After opening with its first full day of virtual programming on October 26, the American College of Gastroenterology (ACG) Annual Scientific Meeting is moving forth with its second day of live-streaming and interactive oral and poster sessions across clinical topics in gastroenterology and hepatology. Of the various abstracts to be presented orally during the Annual Scientific Meeting’s 3-day run, as well as the 500-plus posters that will be made available during the medical meeting, the abstracts and posters that address new and potentially practice-changing insights in gastrointestinal malignancies and the impact of coronavirus disease 2019 (COVID-19) in this specialty can be expected to be among the most noteworthy presentations at the meeting, according to Uzma D. Siddiqui, MD, FASGE.
“Sessions that highlight malignancies in terms of how to prevent or detect them” represent a priority for attending clinicians, Dr Siddiqui said in an interview with Gastroenterology Advisor. “It’s a matter of how many [gastroenterologists] encounter someone with pancreas [or other GI cancer] and the answer is all of us, so we’re always looking for anything new or helpful that can allow us to either identify patients earlier or even before they develop the cancer.”
For this reason, abstract S0903, to be detailed during Presidential Plenary Session 2 on October 27, can not only be expected to be of relevance but also will encompass findings from a systematic review and pooled comparative analysis that can inform the use of endoscopic submucosal dissection and endoscopic mucosal resection in Barrett esophagus-related early neoplasia. These data will be presented by Saeed Ali, MD.
Similarly, the Noteworthy Oral Papers Plenary Session, to be held at 3:30 PM EST on October 28, is also a significant session due in part to its inclusion of “Colon and Colorectal Cancer Prevention,” which will be moderated by Renee L. Williams, MD, MHPE, FACG. This review is particularly timely as new data trends demonstrate an increase in CRC diagnoses in patients in their 40s.
“If there are any preventive mechanisms or medications that we can provide [patients], that would be significant,” said Dr Siddiqui, who is associate director of the Center for Endoscopic Research and Therapeutics and director of Endoscopic Ultrasound and Advanced Endoscopy Training at The University of Chicago Medicine in Chicago, Illinois. As efforts to move the needle in this disease setting forge ahead, educational opportunities in colorectal and other gastrointestinal cancers are indispensable components of ACG’s 2020 programming, Siddiqui noted.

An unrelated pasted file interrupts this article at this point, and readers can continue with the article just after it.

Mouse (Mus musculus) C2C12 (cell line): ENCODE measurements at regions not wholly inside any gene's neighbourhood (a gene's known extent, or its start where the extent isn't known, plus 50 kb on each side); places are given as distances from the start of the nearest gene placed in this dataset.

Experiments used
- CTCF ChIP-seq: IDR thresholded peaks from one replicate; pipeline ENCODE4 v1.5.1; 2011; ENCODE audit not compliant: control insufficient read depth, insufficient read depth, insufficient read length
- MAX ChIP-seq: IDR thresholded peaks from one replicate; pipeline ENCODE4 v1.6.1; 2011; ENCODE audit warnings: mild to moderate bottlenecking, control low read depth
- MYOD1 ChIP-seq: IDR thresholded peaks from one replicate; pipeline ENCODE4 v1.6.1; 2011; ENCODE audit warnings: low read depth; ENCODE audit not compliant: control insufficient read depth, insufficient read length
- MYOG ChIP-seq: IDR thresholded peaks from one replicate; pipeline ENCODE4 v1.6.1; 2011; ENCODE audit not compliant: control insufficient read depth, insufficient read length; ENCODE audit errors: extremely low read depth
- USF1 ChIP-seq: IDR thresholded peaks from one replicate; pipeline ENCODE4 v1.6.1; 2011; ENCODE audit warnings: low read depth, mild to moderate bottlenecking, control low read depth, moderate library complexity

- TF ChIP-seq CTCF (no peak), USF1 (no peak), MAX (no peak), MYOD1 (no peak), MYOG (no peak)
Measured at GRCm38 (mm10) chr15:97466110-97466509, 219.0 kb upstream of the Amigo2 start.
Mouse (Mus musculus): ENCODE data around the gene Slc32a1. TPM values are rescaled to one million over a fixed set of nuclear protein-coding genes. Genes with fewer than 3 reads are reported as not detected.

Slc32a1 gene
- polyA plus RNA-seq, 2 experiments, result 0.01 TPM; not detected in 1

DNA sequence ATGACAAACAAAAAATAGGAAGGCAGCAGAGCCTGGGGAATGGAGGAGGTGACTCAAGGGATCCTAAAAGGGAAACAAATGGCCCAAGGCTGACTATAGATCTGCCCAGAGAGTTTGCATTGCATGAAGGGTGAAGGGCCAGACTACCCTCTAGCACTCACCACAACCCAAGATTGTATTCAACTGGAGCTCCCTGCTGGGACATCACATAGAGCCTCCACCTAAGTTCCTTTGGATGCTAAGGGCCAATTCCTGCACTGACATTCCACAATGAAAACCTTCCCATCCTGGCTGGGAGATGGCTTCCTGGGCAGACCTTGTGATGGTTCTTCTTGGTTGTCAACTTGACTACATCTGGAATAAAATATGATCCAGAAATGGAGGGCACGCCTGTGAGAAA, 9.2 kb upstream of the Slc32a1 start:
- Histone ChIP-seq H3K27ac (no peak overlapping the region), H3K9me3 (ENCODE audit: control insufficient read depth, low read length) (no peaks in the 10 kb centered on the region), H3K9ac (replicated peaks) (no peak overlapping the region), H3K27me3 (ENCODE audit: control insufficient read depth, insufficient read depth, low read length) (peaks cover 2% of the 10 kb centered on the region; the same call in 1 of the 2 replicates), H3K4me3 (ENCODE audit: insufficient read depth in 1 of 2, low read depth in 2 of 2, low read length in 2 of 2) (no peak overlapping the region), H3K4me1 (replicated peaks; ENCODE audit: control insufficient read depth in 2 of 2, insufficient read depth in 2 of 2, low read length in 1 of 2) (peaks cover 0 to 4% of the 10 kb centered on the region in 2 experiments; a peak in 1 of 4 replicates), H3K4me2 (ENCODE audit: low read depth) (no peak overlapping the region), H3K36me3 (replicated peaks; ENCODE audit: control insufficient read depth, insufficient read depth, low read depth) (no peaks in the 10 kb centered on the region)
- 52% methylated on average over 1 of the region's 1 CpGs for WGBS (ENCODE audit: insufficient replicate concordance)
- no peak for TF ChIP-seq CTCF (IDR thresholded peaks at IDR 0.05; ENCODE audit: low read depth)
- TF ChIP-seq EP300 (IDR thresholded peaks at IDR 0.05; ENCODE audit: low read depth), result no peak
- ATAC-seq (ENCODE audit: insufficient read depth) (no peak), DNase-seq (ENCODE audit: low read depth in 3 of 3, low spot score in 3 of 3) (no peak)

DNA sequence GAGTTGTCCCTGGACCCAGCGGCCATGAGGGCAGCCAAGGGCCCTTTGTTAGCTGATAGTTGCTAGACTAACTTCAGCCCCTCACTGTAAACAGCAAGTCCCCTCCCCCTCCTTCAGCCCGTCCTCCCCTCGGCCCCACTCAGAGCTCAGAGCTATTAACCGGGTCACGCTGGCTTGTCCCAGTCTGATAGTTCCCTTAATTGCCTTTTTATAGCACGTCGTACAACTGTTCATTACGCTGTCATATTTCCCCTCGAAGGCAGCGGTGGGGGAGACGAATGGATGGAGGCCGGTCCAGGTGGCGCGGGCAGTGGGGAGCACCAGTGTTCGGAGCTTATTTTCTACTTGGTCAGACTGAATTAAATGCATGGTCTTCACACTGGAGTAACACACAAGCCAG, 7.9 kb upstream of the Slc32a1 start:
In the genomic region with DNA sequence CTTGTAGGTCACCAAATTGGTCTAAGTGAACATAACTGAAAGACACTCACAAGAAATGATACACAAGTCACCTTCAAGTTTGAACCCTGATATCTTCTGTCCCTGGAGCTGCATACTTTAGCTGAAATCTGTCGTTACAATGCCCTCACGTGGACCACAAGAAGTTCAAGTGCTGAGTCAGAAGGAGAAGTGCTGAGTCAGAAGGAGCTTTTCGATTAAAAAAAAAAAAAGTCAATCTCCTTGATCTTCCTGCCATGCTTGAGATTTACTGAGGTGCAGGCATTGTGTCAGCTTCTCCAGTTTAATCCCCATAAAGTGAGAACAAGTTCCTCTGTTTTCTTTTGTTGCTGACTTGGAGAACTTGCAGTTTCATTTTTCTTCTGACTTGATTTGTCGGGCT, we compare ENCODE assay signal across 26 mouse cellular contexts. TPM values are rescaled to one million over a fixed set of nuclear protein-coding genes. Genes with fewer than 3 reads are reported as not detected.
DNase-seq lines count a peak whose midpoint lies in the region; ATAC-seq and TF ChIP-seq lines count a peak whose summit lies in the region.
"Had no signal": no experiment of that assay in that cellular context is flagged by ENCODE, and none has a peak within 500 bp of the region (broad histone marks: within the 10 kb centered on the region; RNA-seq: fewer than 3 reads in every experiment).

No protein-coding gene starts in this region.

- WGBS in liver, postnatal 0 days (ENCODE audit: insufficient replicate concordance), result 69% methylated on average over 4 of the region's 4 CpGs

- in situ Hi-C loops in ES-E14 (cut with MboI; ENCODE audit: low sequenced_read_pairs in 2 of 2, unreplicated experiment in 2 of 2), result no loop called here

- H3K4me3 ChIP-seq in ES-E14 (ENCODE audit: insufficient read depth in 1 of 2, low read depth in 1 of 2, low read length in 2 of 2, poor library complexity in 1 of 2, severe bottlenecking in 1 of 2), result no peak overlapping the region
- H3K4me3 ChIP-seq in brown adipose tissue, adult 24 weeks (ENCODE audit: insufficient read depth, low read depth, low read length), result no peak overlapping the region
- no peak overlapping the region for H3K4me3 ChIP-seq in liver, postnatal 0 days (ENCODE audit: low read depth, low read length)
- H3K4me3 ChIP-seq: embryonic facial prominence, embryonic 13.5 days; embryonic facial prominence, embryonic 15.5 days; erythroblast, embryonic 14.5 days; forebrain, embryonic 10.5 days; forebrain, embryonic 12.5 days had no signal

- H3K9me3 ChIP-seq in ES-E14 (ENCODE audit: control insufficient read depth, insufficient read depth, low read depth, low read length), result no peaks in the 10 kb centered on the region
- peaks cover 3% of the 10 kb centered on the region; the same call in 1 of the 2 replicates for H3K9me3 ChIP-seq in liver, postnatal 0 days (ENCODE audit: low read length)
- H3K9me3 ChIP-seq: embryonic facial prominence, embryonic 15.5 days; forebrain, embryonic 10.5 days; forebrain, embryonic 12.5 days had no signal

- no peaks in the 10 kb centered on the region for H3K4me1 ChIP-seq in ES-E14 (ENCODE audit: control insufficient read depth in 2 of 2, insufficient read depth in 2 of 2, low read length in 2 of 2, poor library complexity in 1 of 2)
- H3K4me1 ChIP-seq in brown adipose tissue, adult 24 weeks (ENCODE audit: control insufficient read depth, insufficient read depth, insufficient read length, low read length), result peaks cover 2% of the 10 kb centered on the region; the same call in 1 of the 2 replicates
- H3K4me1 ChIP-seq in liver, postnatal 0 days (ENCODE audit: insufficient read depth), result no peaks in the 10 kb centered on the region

Schweber et al’s “(S0001) Using Large Sample Real World Data to Study the Progression of Low Risk Pancreatic Cysts: New Onset Diabetes as a Potential Biomarker of Malignant Transformation,” presented during Presidential Plenary Session 1 on ACG’s opening day, represents yet another impactful, malignancy-guided abstract.
“Trying to screen patients who may be at higher risk for progression to any kind of pancreatic cancer continues to be and will always be a [priority] topic until we come up with some good biomarker or imaging,” Dr Siddiqui said. “I think this presentation will be very noteworthy in that regard because we don’t know for sure what to do with all these cysts.” S0001 is presently available on ACG’s virtual platform.
Dr Siddiqui, who notably served as a course director of the American Society for Gastrointestinal Endoscopy’s Virtual Endoscopy Course, hosted as part of ACG’s 2020 program on October 23, added that COVID-19 is also a critical focus of the 2020 meeting, which marks the 88th iteration of ACG’s Annual Scientific Meeting. The special keynote address, to be delivered by Howard K. Koh, MD, MPH, at 8:15 PM EST on October 28, will cover public health and the COVID-19–specific challenges that the pandemic has introduced in the gastroenterology field. “(S097) Liver Injury Is Associated With Increased Morbidity and Mortality in COVID-19 Patients,” presented by lead author, Mohammad Siddiqui, MD, is another noteworthy presentation in the COVID-19 vein and is currently available via ACG’s virtual meeting platform.
ACG 2020’s focus on COVID-19 anticipates the field’s ongoing and enduring commitment to educating healthcare providers on how to best adapt to the novel respiratory virus and its complexities while learning more about it in real-time, Dr Siddiqui concluded.